When things break or fall apart, fasteners often get unfairly blamed for the trouble. In many cases, the fastener is not to blame.
Yielding fasteners are typically brought about by too much torque. An externally threaded fastener which has been over-torqued will generally stretch and “neck down” causing an hourglass shape as pictured below.
If your fastener looks like this, it has been over tightened. Does this mean that the bolts are weak, or that they are bad bolts? No, it simply means that the amount of load applied to the fastener exceeded the bolt’s mechanical properties.
Three key factors need to be analyzed to understand this failure: the grade or strength of the fastener, torque, and friction.
Make sure that the strength of the fastener has been properly selected for your application and verify the head markings on the fastener to make sure that someone didn’t use the wrong part.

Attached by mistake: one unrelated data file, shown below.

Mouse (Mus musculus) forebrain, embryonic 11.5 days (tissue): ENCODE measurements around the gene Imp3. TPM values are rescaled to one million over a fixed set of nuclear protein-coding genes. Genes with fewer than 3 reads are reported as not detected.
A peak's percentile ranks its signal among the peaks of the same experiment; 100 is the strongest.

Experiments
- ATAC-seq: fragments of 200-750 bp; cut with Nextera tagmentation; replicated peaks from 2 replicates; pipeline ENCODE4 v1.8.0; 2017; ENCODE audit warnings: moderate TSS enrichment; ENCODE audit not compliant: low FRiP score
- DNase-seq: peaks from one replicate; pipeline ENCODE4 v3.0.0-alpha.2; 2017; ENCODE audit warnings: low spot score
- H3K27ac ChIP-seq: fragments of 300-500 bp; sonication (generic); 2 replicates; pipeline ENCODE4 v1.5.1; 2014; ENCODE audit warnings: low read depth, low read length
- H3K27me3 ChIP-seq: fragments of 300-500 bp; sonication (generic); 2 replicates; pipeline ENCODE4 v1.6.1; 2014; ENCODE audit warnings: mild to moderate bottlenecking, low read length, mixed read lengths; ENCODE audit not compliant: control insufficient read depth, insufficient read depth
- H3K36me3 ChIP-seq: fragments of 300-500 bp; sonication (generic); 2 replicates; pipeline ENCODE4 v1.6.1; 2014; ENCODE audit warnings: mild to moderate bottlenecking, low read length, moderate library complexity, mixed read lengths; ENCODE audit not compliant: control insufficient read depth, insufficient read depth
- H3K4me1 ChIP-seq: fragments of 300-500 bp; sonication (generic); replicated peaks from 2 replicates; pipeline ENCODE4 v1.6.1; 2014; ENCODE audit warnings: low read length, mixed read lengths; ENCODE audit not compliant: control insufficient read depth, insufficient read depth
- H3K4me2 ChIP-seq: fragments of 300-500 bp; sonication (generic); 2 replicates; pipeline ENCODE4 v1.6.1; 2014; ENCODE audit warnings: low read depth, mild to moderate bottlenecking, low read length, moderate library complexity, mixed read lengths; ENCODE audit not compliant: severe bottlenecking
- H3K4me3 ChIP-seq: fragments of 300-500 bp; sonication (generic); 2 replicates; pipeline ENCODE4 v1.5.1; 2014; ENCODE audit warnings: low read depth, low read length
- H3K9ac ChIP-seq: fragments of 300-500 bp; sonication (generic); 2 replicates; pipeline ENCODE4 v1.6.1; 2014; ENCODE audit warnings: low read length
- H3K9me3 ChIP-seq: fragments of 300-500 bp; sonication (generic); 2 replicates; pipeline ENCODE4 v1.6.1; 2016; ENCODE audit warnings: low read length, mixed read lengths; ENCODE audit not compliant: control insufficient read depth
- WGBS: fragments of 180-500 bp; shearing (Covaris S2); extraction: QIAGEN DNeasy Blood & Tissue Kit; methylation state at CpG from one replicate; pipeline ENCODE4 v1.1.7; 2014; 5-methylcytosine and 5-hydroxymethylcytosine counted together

Was a certain torque prescribed for the joint? If so, was the proper tool and correct torque used to assemble the fastener? Torque charts exist as guidelines for tightening fasteners, so verify that the correct torque was used. It may also be wise to verify the calibration of the tool used. If no torque was specified, then care must be taken not to over tighten.
If the joint was tightened with a calibrated tool to the recommended torque, and if the bolt has the correct strength, but it still looks like the picture above, then what? In this case it is likely that some lubrication has gotten into the threads or under the bearing surface of the joint to lower the friction, transferring more torque into a higher load which exceeds the bolt’s strength. Look for signs of oil or grease which can be transferred from gloves or nearby sources. Eliminating the additional lubrication will often take care of the issue.
For more information on solving fastener joint failures, contact us at ProvenProductivity@bossard.com.Why Your Fasteners are Yielding by Bossard